We've all heard the saying "cold hands, warm heart." I certainly hope that's true. My hands are perpetually cold, and now that the temperatures outside have taken quite a tumble from a week ago, I'm beginning to feel increasingly like Bob Cratchit as I hunch over my keyboard with frozen fingers. (This is why I put a space heater in my office during the winter months.) I daresay many of us now have cold hands, and as October gives way to November, I expect they'll get colder still.
But as the temperature outside falls, the temperature of our hearts rises. We're in the time of year we see the goodness of humanity. We're about to give away candy to around 5-6,000 people. Next month will be our Thanksgiving food box drive. Next is Christmas, when everyone enjoys good tidings of comfort and joy. Generosity is on full display when it gets cold outside, so it's pretty safe to say that when your hands get cold, your heart really does grow warmer.
While I encourage us to give to things like our shoeboxes and food drive, I also want to give us a word of caution. It's easy at this time of year to begin boasting about all the good things you're doing for other people. "I bought this for so-and-so," "I donated to this cause," "I served meals at the soup kitchen," etc. all begin to get a little more air time, so to speak, during the winter months. Let's bear in mind the words of Christ in Matthew 6:2-4:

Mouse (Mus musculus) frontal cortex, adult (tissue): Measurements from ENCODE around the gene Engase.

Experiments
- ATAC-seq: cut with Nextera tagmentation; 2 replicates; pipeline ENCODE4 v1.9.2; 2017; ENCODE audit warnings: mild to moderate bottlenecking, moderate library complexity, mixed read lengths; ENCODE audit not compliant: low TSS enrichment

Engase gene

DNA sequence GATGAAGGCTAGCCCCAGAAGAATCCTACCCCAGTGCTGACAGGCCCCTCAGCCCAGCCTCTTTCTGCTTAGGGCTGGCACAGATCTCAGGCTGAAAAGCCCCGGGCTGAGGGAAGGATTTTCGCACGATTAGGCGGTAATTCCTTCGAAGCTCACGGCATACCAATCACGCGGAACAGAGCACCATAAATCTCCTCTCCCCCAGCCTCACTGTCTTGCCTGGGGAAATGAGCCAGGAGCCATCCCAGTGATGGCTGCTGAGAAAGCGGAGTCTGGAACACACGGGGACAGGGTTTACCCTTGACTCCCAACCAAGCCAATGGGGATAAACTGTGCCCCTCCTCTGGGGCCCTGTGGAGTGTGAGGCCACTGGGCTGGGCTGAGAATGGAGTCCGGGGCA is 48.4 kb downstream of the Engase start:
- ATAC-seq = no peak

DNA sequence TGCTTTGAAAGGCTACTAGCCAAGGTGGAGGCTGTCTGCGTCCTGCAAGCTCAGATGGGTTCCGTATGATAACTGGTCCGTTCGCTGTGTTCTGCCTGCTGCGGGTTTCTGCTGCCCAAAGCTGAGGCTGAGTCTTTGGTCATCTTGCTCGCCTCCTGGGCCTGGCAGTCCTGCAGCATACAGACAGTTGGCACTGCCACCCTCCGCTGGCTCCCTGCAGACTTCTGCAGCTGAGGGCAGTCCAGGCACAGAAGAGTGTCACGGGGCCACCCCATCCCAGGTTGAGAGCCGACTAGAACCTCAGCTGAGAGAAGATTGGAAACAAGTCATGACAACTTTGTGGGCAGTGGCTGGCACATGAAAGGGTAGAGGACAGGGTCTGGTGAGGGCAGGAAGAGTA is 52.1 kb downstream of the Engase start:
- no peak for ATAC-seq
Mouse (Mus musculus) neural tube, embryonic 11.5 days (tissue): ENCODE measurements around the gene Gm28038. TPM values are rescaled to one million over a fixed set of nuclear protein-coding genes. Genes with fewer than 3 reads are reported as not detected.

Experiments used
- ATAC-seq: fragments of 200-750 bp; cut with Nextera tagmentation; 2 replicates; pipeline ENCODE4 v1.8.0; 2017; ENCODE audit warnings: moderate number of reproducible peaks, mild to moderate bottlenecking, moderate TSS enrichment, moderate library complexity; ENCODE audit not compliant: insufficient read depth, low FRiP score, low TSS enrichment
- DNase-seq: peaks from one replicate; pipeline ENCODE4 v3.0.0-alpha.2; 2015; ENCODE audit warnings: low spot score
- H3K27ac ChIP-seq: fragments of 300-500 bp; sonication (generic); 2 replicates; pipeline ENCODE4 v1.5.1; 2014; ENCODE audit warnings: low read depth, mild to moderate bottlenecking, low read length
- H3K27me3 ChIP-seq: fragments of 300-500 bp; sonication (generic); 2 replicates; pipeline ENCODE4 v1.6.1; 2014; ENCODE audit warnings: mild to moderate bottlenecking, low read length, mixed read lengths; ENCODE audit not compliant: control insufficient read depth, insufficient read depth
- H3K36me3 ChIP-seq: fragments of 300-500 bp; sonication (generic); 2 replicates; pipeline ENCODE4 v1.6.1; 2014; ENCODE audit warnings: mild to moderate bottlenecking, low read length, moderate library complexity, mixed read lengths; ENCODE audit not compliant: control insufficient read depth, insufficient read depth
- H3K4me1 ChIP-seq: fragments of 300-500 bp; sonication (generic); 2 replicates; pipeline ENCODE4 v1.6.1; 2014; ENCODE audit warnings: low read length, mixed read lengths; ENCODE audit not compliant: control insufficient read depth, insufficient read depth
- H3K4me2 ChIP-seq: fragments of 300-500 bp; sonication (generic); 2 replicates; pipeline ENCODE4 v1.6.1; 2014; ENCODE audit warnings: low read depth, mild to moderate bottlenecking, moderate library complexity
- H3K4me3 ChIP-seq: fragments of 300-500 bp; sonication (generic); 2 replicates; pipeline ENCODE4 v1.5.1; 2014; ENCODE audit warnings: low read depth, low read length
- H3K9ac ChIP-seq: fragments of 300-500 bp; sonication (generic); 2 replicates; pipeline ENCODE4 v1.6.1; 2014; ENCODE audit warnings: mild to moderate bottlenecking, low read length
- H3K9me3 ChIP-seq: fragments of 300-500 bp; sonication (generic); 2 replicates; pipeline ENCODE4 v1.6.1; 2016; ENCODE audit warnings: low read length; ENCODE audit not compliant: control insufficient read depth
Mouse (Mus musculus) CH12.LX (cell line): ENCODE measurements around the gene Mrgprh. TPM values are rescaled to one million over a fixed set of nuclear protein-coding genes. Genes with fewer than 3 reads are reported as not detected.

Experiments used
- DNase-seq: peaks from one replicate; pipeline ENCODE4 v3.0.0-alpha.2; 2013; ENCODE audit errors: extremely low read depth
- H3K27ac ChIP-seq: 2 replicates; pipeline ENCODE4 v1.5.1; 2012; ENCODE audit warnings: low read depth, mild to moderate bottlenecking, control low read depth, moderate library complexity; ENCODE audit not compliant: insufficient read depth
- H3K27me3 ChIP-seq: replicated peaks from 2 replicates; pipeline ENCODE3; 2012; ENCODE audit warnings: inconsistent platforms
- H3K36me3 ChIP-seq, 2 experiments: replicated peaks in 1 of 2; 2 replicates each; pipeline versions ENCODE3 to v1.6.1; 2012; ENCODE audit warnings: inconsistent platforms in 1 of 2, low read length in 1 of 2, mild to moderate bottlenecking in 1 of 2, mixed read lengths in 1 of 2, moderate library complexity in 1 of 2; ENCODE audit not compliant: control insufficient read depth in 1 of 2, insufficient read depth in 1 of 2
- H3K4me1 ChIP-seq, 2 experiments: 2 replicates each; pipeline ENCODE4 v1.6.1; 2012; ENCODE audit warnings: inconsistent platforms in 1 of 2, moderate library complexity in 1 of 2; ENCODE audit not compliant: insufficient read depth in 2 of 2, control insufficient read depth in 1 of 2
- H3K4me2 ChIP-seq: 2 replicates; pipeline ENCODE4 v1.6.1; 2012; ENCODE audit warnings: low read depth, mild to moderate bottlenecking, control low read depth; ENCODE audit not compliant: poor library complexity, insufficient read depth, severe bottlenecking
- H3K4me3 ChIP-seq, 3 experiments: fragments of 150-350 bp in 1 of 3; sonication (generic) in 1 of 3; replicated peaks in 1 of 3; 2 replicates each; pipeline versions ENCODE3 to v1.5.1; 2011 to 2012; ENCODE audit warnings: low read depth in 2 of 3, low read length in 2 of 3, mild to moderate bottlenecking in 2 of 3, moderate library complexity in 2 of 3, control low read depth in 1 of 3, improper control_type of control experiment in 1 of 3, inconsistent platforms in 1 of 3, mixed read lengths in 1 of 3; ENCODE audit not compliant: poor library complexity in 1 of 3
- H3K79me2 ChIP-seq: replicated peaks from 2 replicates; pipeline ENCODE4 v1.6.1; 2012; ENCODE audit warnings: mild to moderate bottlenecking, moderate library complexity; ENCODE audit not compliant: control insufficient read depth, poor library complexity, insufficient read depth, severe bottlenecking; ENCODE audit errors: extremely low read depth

So when you give to the needy, do not announce it with trumpets, as the hypocrites do in the synagogues and on the streets, to be honored by others. Truly I tell you, they have received their reward in full. But when you give to the needy, do not let your left hand know what your right hand is doing, so that your giving may be in secret. Then your Father, who sees what is done in secret, will reward you.
We serve a living, loving God who will reward us at the end of the age with eternal life if we believe and let that faith bear fruit. Even as our hearts warm with chances to serve, resist the temptation of chilling your soul with pride and boasting. After all, love doesn't do things for the reward; it does things because of the inherent value of the human soul, made in the image of God.